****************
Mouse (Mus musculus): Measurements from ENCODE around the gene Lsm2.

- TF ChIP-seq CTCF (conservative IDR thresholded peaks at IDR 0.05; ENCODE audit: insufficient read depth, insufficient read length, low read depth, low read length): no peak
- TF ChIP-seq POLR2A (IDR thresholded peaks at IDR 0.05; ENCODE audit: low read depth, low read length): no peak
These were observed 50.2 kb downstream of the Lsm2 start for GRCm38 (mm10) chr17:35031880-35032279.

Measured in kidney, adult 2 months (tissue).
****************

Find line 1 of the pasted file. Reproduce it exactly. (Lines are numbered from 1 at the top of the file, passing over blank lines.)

Mouse (Mus musculus): Measurements from ENCODE around the gene Lsm2.